February 24, 2022 — It is far from guaranteed that those unfamiliar with the top-down racing genre will enjoy Original Fire Games’ Circuit Superstars right out of the gate. Although the premise and overall structure are about as simple and approachable as they come, the racing mechanics require a learning curve that may prove too steep. Stick with it though, and you may end up surprised over just how rewarding the game can be with practice.
Although Circuit Superstars probably won’t rock anyone’s world, it is nonetheless well-worth checking out if you’re looking for a pure, no-nonsense racing experience. The title is a retro racing game developed by Canadian outfit Original Fire Games and published by Square Enix Collective. A Windows early access version was launched on Steam on March 5, 2021, and released in full on Xbox One and Windows on October 12, 2021. A new version was published on PlayStation 4 on January 27, 2022, hence this review.
“Outside of its surprisingly rewarding gameplay loop, Circuit Superstars feels remarkably refreshing in its simplicity.”
The newly released PlayStation 4 version supports cross-play over PC (via Steam®) and Xbox and provides racing fans with 12 vehicles, 19 tracks available, and 13 locations. The developer has also let us know that a Nintendo Switch version is coming out soon, with May 2022 looking to be a likely release window.
A Major Hurdle to Overcome
Pausing the game during any given race will immediately treat you to Circuit Superstars’ seemingly dead-simple control scheme. You can accelerate, steer, brake, and reposition yourself if you lose control of your car, and that’s pretty much it. Sounds easy, right? But as soon you start actually controlling your vehicle, you’ll likely run into quite a few headaches as you try and wrap your head around the mechanics.
Much like with any other racing game, an important part of mastering Circuit Superstars involves knowing how to appropriately navigate turns. Since the game lacks a dedicated drift button, players are expected to clear sharp turns by braking and letting go of the accelerator at the right times. But choosing whether to brake or to let go of the accelerator is crucial, as each action affects the player’s turning radius in its own way. Additionally, players can decide to enter a quasi-drift state by holding both the accelerator and the brake button at once, and they can also opt to navigate specific turns at full speed.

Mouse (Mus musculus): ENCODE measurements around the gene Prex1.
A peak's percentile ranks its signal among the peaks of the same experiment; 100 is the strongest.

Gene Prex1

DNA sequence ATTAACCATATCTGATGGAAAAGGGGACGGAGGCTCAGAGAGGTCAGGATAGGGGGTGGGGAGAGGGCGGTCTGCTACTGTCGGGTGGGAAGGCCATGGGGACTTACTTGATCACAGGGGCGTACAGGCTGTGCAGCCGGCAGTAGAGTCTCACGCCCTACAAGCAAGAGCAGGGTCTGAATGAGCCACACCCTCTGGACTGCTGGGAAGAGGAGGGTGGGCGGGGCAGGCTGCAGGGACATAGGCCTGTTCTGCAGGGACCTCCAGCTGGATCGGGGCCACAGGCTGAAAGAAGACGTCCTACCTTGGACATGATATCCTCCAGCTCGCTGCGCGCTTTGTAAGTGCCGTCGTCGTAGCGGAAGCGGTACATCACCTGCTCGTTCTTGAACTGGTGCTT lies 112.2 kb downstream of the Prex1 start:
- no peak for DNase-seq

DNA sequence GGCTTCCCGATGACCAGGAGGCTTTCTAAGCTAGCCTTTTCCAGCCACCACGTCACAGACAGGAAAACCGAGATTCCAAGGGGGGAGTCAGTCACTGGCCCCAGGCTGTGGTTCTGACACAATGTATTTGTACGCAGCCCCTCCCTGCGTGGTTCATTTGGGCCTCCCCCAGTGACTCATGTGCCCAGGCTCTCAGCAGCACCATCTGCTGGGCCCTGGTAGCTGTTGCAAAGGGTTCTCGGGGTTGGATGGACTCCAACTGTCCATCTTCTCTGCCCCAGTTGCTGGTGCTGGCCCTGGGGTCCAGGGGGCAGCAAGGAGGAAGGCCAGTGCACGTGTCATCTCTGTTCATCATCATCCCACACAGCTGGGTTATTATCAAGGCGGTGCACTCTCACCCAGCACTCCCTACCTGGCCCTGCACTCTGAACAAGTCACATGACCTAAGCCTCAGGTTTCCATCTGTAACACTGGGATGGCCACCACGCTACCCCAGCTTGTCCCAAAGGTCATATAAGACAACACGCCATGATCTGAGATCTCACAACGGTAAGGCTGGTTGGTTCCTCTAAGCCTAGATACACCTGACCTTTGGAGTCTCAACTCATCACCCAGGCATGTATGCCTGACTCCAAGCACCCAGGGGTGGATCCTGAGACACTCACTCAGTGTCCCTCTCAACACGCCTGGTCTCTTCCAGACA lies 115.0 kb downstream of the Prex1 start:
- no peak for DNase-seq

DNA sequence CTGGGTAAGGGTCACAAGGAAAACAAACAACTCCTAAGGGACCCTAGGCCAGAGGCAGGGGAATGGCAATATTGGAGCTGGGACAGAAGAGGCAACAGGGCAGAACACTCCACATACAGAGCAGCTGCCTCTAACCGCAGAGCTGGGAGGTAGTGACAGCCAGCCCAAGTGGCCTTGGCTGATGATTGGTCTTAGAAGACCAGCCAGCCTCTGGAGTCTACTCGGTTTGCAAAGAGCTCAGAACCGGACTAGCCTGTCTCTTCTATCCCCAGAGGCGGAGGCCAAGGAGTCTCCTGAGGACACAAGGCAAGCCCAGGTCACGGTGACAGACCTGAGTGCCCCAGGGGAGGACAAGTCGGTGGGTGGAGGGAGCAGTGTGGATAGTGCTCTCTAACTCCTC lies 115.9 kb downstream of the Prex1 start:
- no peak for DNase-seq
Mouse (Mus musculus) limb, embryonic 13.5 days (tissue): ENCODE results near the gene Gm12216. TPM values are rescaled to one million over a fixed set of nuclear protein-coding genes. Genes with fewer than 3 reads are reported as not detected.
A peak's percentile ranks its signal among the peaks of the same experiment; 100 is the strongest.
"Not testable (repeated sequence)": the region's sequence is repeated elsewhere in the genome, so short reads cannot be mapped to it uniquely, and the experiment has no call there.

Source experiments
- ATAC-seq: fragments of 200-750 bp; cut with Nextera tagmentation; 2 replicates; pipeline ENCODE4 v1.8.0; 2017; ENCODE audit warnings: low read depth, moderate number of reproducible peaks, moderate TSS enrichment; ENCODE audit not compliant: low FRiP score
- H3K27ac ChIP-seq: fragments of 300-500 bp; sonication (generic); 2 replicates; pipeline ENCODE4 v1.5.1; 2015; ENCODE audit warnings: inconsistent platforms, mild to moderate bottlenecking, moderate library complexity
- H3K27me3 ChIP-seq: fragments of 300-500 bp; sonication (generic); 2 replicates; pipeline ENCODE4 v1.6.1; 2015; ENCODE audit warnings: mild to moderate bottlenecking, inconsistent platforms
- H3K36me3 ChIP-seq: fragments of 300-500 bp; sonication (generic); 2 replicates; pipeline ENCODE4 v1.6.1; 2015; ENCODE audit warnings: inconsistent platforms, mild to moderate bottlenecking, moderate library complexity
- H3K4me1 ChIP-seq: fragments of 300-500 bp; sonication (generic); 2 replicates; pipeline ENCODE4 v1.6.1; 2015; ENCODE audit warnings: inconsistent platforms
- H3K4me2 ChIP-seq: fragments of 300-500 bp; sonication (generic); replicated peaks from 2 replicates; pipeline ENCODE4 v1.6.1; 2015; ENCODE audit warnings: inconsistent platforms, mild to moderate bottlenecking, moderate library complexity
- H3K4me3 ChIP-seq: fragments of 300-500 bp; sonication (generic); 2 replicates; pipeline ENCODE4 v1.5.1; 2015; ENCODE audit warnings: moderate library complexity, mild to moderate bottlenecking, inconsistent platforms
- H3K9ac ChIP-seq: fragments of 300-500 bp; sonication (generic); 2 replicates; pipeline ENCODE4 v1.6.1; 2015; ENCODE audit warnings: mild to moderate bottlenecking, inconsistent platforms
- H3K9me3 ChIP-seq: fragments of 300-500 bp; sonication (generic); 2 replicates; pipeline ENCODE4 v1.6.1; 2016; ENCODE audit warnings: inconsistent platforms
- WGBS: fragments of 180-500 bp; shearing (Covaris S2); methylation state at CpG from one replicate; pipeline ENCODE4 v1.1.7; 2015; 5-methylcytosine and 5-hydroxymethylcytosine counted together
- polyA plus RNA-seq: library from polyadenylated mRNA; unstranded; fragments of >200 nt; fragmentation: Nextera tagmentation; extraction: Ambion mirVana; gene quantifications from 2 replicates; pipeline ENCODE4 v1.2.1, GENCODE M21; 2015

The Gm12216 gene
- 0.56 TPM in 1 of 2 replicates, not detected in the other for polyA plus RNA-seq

All these options, while seemingly minor on the surface, help keep players’ on the edge on a near-constant basis, as just about every turn can potentially punish players heavily if they make the wrong decision. Vehicles in Circuit Superstars are heavily affected by physics, so crashing into a wall or attempting a sharp turn on a patch of grass can lead to some serious wipeouts. Skipping over patches of grass or hugging the walls to reorient yourself will inflict a speed penalty that, while brief, can easily mean the difference between victory and defeat. Moreover, the AI racers in the single-player modes are, for the most part, fairly adept at navigating turns even on the lower difficulty settings, so failing to efficiently optimize your turns can cost you more than you might think.
Crushing the Competition
These punishments can make the process of learning Circuit Superstars almost comically frustrating, but the sense of reward that comes with finally nailing the varying track layouts is palpable. It may be tough to catch up to some of the AI racers upon making a mistake, but any frustrations are tempered by the knowledge that every racer operates under the same rules as you do. The primary factor that decides the outcome in any race is your hard-earned skill, which makes every victory feel all the more earned.